qawwalis

(via Interview: Violons Barbares @ Womad (July 2015) | Rhythm Passport)

“Violons Barbares, as their name suggests, are indeed a wild trio. To say these guys are virtuosic would be an understatement. We interviewed the two fiddlers and percussionist just after their highly entertaining and mind-blowing set on The Radio 3 Charlie Gillett Stage on a wet WOMAD Sunday afternoon.

As well as being amazing instrumentalists the addition of their superb vocal skills makes this ensemble into something that sounds much bigger than it is. The three are Mongolian Dandarvaanchig Enkhjargal (otherwise known as Epi), Dimitar Gougov from Silistra, Bulgaria and Fabien Guyot from France.

Epi is a true showman and the joker of the band As soon as he started posing for the band’s photo shoot in his beautiful Mongolian costume we could tell we were in for an entertaining ride. He plays the morin khoor, the two-stringed Mongolian fiddle decorated with a horse’s head with one male (made from a stallion’s tail) and one female string (taken from a mare). His vocal skills are astonishing. In a flash he can switch from the style of an Indian Qawwali singer to Bulgarian folksong, then that wonderfully grungy throat and overtone singing that is so distinctive of his own steppe country of Mongolia. Fabien Guyot, the ‘wild’ percussionist of the band also joins in on vocals and is an indispensable addition to the group with his incredibly diverse skills and unusual set-up of percussion instruments. Dimitar provides the Balkan element with traditional Bulgarian songs and fine fiddling on the gadulka, a bowed instrument with three playing and ten sympathetic strings….”

“Saulem ai” is on Amazon and iTunes.

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Nusrat Fateh Ali Khan passed away on this date 18 years ago. Despite his short life, he left behind an indelible legacy that continues to inspire listeners and performers alike. Most of us have the iconic Sabri Brothers’ qawwali “Tajdaare Haram”, and some of you may have heard the recent Coke Studio version by Atif Aslam. On Nusrat’s barsi, here is a very rare recording of Nusrat, accompanied by his uncles, Ustad Mubarak Ali Khan and Salamat Ali Khan performing their version of the iconic kalaam. Nusrat’s father had passed away in 1964, and Nusrat joined and assumed leadership of the family Qawwal party soon after. This powerful recording is from 1968, when Nusrat was just 20 years old.

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I had a public 1-on-1 #harmonium lesson today! #qawwali @grandperfs

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I listened to this qawwali for the first time a few days back on life and its dark realities and was about to post these lines towards the end:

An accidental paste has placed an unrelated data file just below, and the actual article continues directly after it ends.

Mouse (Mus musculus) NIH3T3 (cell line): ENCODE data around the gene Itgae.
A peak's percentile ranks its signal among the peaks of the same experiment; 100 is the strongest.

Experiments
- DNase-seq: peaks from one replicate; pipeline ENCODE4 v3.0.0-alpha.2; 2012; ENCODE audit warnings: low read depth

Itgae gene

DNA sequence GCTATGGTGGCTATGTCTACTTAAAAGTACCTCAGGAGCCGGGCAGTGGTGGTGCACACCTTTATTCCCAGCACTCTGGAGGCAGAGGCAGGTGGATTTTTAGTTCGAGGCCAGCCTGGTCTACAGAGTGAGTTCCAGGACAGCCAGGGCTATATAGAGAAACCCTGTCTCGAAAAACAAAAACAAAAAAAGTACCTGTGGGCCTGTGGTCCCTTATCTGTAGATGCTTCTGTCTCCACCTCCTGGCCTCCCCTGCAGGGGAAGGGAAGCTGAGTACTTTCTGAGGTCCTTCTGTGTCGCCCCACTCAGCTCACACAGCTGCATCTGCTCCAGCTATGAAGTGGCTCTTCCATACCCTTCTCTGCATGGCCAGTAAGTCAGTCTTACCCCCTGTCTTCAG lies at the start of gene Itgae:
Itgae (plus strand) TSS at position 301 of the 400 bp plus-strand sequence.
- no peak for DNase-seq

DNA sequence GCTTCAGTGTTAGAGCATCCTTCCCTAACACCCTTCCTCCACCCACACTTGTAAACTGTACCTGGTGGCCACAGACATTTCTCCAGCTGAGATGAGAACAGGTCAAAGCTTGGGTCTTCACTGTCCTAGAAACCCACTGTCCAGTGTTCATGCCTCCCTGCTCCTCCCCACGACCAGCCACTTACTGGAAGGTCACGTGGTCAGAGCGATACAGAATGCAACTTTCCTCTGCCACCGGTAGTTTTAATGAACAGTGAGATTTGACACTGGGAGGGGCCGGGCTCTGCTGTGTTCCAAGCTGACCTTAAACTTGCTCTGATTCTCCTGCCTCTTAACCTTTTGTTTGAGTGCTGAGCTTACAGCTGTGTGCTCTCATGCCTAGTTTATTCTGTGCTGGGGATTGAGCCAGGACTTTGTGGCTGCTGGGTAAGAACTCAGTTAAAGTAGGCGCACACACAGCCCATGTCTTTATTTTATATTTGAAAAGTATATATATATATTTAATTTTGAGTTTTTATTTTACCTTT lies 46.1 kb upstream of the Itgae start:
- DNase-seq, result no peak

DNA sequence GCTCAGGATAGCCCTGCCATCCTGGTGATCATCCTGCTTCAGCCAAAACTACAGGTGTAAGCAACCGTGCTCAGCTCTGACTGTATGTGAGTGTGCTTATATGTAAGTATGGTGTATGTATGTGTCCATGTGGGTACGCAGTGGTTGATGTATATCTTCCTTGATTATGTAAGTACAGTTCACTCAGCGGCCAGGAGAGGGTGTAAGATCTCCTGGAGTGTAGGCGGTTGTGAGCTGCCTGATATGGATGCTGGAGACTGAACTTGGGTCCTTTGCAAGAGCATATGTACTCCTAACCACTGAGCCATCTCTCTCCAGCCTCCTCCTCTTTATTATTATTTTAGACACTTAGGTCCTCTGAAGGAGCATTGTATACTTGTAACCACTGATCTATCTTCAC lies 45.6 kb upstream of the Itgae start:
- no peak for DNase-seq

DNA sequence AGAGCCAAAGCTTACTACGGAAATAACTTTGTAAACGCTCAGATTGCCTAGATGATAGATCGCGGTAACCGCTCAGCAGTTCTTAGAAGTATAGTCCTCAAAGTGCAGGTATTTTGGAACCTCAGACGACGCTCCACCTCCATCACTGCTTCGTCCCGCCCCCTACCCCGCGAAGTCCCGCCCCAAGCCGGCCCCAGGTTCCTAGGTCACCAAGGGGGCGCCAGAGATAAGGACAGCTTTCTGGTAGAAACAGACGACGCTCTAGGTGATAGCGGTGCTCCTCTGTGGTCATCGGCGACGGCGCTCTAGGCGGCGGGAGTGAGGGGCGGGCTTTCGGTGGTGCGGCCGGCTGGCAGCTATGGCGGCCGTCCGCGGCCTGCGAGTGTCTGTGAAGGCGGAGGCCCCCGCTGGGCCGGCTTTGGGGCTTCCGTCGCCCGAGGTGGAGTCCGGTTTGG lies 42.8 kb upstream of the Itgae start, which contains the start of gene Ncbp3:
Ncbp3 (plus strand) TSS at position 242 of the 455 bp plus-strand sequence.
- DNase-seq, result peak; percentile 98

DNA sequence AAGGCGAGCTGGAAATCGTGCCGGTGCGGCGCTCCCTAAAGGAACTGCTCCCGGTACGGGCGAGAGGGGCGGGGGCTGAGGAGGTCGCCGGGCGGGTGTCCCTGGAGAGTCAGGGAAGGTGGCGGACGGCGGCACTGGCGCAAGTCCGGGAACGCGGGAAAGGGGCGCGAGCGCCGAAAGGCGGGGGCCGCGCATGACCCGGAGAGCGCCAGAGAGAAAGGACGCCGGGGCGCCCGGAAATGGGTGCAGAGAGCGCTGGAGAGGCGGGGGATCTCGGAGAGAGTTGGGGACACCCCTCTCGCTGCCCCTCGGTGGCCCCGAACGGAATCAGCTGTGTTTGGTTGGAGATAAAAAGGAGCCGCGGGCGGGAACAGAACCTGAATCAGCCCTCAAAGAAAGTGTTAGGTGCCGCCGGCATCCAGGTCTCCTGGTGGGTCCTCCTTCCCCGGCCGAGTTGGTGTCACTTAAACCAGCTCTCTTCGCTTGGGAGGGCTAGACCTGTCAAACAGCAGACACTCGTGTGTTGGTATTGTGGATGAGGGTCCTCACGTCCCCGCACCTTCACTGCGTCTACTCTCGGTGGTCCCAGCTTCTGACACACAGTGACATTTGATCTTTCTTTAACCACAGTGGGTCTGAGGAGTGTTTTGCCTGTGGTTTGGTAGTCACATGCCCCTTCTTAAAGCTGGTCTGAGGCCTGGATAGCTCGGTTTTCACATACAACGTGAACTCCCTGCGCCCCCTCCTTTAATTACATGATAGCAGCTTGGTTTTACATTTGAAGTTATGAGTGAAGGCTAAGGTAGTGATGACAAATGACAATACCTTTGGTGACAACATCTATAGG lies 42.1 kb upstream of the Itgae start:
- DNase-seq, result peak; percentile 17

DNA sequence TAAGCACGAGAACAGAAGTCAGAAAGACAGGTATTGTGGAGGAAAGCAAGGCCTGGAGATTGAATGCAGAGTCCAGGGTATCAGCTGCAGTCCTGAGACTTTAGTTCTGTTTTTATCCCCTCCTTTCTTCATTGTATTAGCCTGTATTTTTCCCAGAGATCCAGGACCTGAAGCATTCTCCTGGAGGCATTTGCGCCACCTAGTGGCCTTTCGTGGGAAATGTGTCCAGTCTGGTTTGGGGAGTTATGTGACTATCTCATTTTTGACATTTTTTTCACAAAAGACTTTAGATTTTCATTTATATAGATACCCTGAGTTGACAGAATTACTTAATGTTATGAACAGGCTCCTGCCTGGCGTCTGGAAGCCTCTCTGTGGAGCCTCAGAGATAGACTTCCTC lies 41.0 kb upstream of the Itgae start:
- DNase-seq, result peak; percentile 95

Jin azizon ke liye tu ne is duniya main dhan ko jora hai

Unheen ne laa ke andhere main tujh ko chora hai

Those relatives for whom you arranged and divided your wealth

Are the same relatives who left you alone in a dark grave

But immediately after that, as Aziz Mian never fails to disappoint, he turned it into a narrative of Karbala, Zindagani kya hai jaa kar Karbala waalon se pooch - Inquire of life from the martyrs of Karbala:

Pyaas ke maaron ki tapti rait par betaabiyan

Likh rahi hain zindagani ke liye shadabiyan

Dekh kar pewast Asghar ke gale main teer ko

Zindagi kuch aur bhi dilkash lagi Shabbir ko

The despair of the thirsty on the plains of Karbala

Continues to inscribe new meanings of life

Upon witnessing an arrow lodged in the neck of Ali al-Asghar

Life only became more charming in the eyes of Hussain

poem #7

just some messy thoughts.

the child claps her hands
in and out of time
to the poetry of waris shah
sung by three polychromatic women
sitting cross-legged like medieval mystics
weaving sensational tapestries
as tightly as their braids

the hands don’t come together perfectly
trying and trying
to connect
but bouncing off each other off balance
after a qawwali clap

in little hands
the elders see melanin infiltrates
see the stubbornness, the refusal of their culture
to yield, to bend, to break

in obstinancy i see
a poet’s lament
at innocence
turned into symbolism
at wonder
turned into an indictment
at insecurity
rending social fabrics

in polychromatic punjabi singing girls
i see waris shah’s heer
bleeding into amrita pritam’s daughters
i do not see myself
or the qajar portraits of sirens
who share her eyebrows
but not her DNA

i do not see the culture we seek
rippling in the wind like a mirage
like the headscarves of the girls in the movies
do when they fall in love
always with the wrong boy

i see a blindness to the composites
conformationally changing in our cells
from the first vibrations of music in our bones
to the last recited verse
and the final clap.

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Song of the Day: Remix Qawwali from Bindaas because sometimes I actually fall in love with dance songs…